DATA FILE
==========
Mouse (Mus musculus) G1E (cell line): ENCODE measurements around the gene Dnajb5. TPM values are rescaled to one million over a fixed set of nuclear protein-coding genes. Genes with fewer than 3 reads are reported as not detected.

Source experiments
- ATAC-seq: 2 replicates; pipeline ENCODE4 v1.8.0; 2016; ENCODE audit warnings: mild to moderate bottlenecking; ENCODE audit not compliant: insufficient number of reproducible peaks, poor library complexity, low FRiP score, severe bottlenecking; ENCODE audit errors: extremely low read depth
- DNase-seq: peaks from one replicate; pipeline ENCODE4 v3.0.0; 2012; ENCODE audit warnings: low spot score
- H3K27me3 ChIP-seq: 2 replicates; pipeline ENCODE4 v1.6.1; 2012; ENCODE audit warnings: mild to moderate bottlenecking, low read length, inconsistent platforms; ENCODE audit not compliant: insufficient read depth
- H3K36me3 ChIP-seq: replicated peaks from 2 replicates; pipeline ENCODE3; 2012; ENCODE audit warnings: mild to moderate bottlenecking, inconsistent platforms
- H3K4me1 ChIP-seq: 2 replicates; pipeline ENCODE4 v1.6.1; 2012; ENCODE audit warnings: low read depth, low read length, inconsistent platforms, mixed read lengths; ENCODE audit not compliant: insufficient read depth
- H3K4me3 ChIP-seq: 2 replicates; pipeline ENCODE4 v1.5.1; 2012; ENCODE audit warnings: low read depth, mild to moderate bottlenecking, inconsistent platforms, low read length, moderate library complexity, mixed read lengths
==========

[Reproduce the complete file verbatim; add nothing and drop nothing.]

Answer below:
Mouse (Mus musculus) G1E (cell line): ENCODE measurements around the gene Dnajb5. TPM values are rescaled to one million over a fixed set of nuclear protein-coding genes. Genes with fewer than 3 reads are reported as not detected.

Source experiments
- ATAC-seq: 2 replicates; pipeline ENCODE4 v1.8.0; 2016; ENCODE audit warnings: mild to moderate bottlenecking; ENCODE audit not compliant: insufficient number of reproducible peaks, poor library complexity, low FRiP score, severe bottlenecking; ENCODE audit errors: extremely low read depth
- DNase-seq: peaks from one replicate; pipeline ENCODE4 v3.0.0; 2012; ENCODE audit warnings: low spot score
- H3K27me3 ChIP-seq: 2 replicates; pipeline ENCODE4 v1.6.1; 2012; ENCODE audit warnings: mild to moderate bottlenecking, low read length, inconsistent platforms; ENCODE audit not compliant: insufficient read depth
- H3K36me3 ChIP-seq: replicated peaks from 2 replicates; pipeline ENCODE3; 2012; ENCODE audit warnings: mild to moderate bottlenecking, inconsistent platforms
- H3K4me1 ChIP-seq: 2 replicates; pipeline ENCODE4 v1.6.1; 2012; ENCODE audit warnings: low read depth, low read length, inconsistent platforms, mixed read lengths; ENCODE audit not compliant: insufficient read depth
- H3K4me3 ChIP-seq: 2 replicates; pipeline ENCODE4 v1.5.1; 2012; ENCODE audit warnings: low read depth, mild to moderate bottlenecking, inconsistent platforms, low read length, moderate library complexity, mixed read lengths